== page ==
Drug players’ shares spike on report that Amazon no longer plans to sell pharmaceuticals

Shares of U.S. drug system players spiked in Monday afternoon trade, after a CNBC report that mammoth online retailer Amazon.com Inc. no longer plans to sell and distribute pharmaceutical drugs.

That decision is specifically for its Amazon Business unit, which sells health products like medical supplies to hospitals, doctor’s offices and more. The unit has considered adding pharmaceuticals to the list since last year, CNBC reported, citing people familiar with the matter.

But other Amazon AMZN, +0.44%  units could still get into the drug business, which could translate into drugs sold to consumers, said CNBC, and Amazon Business could eventually reconsider pharmaceuticals.

Read: Amazon is pressuring drug stocks without lifting a finger

Shares of companies in the pharmaceutical supply chain, that negotiate drug prices, distribute drugs and sell them directly to consumers, rose sharply in heavy Monday afternoon trade. Walgreens Boots Alliance WBA, +3.77%  stock rose 6%, CVS Health Corp. CVS, +4.93% climbed 8%, Cardinal Health CAH, +3.34%  stock was up 6%, Express Scripts Holding ESRX, +0.98%  shares rose 2%, AmerisourceBergen Corp. ABC, +2.38%  was up 3%, McKesson Corp. MCK, +3.68% gained 5% and Rite Aid Corp. RAD, +1.79% rose 7%. Amazon shares rose 0.9%.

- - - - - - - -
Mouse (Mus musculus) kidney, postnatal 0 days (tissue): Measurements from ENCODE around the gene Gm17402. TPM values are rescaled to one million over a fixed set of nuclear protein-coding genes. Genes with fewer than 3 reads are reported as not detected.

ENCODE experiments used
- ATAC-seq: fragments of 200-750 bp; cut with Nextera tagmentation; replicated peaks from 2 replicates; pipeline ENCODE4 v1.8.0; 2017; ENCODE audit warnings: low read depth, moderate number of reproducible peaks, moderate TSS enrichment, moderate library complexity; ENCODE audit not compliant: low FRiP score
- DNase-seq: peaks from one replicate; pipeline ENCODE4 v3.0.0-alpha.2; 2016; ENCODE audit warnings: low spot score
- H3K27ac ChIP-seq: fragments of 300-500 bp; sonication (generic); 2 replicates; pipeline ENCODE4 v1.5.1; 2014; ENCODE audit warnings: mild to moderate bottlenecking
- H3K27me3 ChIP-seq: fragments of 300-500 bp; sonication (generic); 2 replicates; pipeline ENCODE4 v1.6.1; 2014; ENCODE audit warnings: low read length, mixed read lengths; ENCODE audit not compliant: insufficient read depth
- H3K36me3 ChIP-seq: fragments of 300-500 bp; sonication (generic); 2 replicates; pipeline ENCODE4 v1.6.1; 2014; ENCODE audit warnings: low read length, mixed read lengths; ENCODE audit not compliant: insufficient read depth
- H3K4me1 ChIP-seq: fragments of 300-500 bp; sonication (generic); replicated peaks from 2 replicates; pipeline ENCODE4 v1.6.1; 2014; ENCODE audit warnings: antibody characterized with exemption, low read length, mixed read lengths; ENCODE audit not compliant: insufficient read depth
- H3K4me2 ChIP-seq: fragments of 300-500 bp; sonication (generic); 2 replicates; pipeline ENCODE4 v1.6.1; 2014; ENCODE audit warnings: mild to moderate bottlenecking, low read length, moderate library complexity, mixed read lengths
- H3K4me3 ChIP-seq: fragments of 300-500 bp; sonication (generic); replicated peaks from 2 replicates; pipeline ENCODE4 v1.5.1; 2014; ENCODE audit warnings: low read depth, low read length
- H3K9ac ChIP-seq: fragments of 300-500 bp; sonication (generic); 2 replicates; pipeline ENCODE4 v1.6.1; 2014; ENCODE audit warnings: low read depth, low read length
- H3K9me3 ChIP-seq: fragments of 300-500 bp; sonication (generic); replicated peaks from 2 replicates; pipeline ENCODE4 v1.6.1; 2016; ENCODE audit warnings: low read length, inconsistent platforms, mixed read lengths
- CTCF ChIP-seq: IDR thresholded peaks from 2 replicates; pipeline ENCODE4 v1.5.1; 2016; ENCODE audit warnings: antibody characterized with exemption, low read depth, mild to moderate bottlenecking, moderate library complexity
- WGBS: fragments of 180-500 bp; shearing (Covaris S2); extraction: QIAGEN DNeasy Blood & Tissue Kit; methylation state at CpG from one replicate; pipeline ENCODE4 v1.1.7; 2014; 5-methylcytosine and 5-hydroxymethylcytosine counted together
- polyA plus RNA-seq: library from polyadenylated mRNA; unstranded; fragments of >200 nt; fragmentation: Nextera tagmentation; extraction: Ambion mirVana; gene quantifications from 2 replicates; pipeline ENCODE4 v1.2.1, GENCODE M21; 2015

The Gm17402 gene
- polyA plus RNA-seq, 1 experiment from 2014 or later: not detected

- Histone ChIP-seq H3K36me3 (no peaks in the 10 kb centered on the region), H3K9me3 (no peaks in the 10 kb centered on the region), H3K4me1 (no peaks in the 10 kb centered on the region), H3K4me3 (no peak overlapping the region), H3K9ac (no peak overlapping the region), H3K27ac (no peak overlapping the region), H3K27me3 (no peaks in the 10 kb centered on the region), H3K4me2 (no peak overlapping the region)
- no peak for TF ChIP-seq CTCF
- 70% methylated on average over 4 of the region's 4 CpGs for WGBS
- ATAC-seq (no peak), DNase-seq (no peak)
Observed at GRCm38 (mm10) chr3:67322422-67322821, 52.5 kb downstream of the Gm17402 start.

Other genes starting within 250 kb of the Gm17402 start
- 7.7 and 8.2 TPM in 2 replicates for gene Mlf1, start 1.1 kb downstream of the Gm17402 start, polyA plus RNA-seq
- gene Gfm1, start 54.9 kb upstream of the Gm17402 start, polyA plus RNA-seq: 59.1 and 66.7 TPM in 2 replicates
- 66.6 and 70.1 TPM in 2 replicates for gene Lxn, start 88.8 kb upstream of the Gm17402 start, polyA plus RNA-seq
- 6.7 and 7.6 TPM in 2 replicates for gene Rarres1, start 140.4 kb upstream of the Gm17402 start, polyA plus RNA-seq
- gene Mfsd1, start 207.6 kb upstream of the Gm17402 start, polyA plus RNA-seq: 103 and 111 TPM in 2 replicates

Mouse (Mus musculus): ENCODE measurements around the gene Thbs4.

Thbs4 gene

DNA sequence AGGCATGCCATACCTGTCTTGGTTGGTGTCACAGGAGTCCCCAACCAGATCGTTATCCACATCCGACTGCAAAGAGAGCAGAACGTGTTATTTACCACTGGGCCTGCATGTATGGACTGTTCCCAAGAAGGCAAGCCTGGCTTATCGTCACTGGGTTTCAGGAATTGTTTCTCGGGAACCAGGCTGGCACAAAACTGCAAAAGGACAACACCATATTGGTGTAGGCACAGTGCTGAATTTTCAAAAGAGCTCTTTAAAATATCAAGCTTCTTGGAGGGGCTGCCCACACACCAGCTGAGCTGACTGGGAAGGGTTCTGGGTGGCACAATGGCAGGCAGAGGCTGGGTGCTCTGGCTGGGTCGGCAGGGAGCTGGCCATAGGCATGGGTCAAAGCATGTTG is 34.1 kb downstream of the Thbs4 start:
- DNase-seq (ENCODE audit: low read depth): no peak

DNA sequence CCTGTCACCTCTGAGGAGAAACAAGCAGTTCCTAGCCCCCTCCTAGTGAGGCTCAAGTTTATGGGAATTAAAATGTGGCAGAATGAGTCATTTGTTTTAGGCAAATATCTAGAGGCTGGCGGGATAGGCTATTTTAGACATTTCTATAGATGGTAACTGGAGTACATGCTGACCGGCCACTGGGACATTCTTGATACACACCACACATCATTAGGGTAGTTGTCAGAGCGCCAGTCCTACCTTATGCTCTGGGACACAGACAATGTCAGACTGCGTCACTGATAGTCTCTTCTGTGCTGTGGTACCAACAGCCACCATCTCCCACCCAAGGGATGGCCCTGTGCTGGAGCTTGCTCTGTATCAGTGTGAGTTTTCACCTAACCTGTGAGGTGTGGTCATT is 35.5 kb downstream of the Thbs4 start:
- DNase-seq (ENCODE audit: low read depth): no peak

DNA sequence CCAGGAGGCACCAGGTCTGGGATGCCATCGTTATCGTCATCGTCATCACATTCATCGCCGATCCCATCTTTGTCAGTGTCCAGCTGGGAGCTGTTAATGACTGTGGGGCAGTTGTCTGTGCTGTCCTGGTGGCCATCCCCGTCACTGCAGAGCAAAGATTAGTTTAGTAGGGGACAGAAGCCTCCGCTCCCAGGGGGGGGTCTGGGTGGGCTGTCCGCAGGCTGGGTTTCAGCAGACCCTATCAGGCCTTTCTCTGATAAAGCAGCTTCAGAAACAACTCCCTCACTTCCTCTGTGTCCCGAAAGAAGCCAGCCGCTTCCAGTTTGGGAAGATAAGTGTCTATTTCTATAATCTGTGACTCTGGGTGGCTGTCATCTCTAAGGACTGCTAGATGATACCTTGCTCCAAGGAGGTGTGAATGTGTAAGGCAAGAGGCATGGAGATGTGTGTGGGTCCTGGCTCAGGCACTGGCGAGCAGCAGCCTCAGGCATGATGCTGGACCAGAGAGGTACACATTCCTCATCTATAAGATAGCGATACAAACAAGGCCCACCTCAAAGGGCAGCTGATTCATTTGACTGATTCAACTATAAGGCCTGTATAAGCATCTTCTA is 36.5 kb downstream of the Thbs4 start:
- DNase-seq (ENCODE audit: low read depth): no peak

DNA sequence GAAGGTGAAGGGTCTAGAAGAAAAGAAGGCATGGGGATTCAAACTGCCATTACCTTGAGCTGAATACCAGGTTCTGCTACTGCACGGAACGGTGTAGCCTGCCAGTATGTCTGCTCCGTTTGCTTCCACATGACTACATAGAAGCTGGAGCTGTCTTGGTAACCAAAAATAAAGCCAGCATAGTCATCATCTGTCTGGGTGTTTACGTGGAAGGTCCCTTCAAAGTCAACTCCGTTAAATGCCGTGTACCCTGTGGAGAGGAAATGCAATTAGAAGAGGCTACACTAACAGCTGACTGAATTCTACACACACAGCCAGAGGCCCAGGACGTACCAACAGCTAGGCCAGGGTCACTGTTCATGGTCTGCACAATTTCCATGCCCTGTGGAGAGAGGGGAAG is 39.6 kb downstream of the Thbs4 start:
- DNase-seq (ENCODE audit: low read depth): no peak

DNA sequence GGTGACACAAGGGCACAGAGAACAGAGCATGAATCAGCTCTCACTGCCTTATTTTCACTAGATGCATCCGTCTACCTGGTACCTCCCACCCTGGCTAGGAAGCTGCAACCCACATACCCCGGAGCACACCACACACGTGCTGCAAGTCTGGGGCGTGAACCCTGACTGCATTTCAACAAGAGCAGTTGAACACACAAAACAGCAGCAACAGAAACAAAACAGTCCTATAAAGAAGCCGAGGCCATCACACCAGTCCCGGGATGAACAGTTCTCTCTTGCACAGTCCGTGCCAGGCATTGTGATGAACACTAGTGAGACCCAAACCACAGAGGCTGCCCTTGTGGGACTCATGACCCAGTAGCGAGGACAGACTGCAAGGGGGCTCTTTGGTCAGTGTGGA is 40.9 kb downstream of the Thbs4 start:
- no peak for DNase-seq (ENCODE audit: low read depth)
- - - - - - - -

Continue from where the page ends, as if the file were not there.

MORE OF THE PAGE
Related: Amazon ignored FDA requests for more than a decade and There’s a surprisingly messy backstory to Amazon’s health care quest

The threat of Amazon’s crushing market power has weighed on pharmaceutical stocks for nearly a year, with speculation of a service allowing consumers order medication via Alexa, with two-day Amazon Prime delivery.

See: Is Amazon getting into the pharmacy business? This is what you need to know

Wall Street analysts have described the possibility as an overhang on the sector amid a relatively benign regulatory environment.

Amazon’s health care venture with Berkshire Hathaway BRK.A, +0.83% BRK.B, +0.89%  and JPMorgan Chase JPM, +0.36% also sent various company shares tumbling earlier this year.

Read: Here’s what we actually know about the Amazon, Berkshire and J.P. Morgan health initiative (hint: very little)

According to the CNBC report, Amazon Business made its decision for two key reasons: It has not succeeded in getting big hospitals on board, while developing a distribution model for temperature-sensitive drugs has been another challenge.

An Amazon spokesperson declined to comment to MarketWatch, citing the company’s policy of not commenting on “rumors or speculation.”

But in a statement, the spokesperson noted that Amazon Business is hearing from manufacturers and customers that they want ways to make it easier to buy supplies and reduce costs.

Amazon shares have declined 0.2% month-to-date, compared with a 3% rise in Walgreens shares, a 9.5% rise in CVS shares and a 1.7% rise in the S&P 500 SPX, +0.83%

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